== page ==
However, the remaining ward councilor positions are so far uncontested. Ward 1 Councilor Janis Manwaring has announced that she will not seek re-election, and the only person to file to run for that seat to date this cycle is Robert Crowell.
Crowell, a 69-year-old lifelong resident of Keene, is a retired city fire captain who now works on call for the Troy Fire Department. If elected, he said some of his priorities would be continuing the city’s work to address climate change, increasing affordable housing options and lowering taxes, which he said would require attracting more business to Keene.
“The biggest thing right now is lowering the taxes,” he said. “And to do that, we need to get business and industry in here.” He added that the city should rethink the way it regulates businesses to make the area more attractive to companies looking to move here.
The Ward 3 councilor races are a bit unique this year, as both Ward 3 seats were vacated earlier in 2021. In February, then-Councilor Terry Clark stepped down from the role, and the council appointed Andrew Madison to take his place.
Madison is running to retain that seat, but in July, then-Councilor Mike Giacomo resigned his Ward 3 seat as well, after moving to a home on Hurricane Road. Bryan Lake, who was defeated by Madison in the appointment for Clark’s seat, has filed to run for Giacomo’s seat instead.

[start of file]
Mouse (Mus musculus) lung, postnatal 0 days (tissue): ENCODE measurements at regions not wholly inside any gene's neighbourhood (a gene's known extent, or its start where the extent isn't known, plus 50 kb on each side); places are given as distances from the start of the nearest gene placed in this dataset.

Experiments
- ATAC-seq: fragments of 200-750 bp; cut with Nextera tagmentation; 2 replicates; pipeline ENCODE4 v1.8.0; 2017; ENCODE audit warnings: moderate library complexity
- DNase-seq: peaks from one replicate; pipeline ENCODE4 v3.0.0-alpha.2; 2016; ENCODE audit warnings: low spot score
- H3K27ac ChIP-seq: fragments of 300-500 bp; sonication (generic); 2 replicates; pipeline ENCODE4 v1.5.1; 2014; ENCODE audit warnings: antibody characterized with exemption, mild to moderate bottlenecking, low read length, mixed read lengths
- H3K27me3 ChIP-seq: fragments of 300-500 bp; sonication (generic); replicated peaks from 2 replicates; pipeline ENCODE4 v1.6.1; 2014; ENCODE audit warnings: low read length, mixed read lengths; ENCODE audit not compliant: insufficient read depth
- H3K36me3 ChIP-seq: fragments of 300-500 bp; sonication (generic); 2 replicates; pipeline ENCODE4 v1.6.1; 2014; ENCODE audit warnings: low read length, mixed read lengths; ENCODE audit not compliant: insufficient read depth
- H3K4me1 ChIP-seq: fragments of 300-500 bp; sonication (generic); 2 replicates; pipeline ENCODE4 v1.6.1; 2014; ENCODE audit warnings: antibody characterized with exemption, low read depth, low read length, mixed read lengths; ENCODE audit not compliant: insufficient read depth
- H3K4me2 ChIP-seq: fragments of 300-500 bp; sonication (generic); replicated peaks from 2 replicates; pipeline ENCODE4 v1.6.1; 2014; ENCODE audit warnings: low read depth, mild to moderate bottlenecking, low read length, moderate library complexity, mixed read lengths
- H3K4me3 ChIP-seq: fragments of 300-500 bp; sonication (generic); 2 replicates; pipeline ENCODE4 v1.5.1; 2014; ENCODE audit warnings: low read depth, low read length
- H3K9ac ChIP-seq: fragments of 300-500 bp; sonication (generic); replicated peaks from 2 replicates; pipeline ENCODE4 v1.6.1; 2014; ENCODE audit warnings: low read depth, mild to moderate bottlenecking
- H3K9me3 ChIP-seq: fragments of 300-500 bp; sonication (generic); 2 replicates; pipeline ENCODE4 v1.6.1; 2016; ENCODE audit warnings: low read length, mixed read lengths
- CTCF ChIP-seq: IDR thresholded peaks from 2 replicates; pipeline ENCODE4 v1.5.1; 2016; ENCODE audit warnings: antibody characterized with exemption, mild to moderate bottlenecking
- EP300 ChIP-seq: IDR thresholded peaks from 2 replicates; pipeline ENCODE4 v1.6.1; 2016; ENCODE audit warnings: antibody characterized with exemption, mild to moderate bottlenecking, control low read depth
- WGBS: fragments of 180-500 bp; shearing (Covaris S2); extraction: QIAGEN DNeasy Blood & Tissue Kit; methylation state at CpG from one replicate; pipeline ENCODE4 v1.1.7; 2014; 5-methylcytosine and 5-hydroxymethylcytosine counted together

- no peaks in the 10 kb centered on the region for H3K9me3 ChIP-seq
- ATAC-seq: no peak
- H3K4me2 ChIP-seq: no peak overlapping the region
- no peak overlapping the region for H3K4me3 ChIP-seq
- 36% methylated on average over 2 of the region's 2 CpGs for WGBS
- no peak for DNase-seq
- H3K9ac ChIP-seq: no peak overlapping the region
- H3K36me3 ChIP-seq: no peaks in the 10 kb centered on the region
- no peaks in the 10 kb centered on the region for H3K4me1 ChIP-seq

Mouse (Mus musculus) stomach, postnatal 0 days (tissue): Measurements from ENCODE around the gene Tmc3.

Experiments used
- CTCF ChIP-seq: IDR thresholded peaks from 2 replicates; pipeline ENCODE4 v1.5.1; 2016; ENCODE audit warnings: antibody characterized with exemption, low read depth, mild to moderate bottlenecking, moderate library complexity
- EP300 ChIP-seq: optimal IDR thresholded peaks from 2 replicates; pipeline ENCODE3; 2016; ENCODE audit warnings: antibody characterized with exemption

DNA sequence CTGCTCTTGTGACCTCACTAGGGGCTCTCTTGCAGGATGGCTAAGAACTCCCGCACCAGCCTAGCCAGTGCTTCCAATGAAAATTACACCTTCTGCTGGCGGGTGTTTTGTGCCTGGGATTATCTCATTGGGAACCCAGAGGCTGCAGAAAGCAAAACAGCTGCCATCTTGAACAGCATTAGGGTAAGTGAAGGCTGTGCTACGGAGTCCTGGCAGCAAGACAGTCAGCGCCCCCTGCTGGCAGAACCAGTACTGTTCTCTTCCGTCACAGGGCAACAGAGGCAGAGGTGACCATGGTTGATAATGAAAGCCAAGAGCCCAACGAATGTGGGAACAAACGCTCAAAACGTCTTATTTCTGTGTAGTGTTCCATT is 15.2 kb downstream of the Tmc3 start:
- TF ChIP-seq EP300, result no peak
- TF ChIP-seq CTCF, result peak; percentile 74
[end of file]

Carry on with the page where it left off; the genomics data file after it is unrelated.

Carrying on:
He will run in a special council election set to take place next week where councilors will choose an interim Ward 3 councilor. If he’s appointed, Lake will run again in the fall to keep the seat.
In Wards 4 and 5, incumbents Catherine Workman and Philip Jones are seeking re-election, but no one has filed to challenge them.
Meanwhile, the race for five councilor at-large positions has a full slate of candidates, though not yet the 11 needed for a primary. Four incumbents — Councilors Kate Bosley, Bettina Chadbourne, Randy Filiault and Michael Remy — are all seeking re-election, while Councilor Stephen Hooper has said he does not plan to run again.
Challengers in the councilor at-large race include Ian Freeman, Giacomo, Jodi Newell and Boston Parisi.
In a previous interview with The Sentinel, Giacomo, who was unsure at the time of his resignation whether he’d run again, said he decided to enter the race after taking some time to consider. If given a chance to return to the council, Giacomo said he’d like to focus on the city’s ongoing efforts to rebound from the COVID-19 pandemic.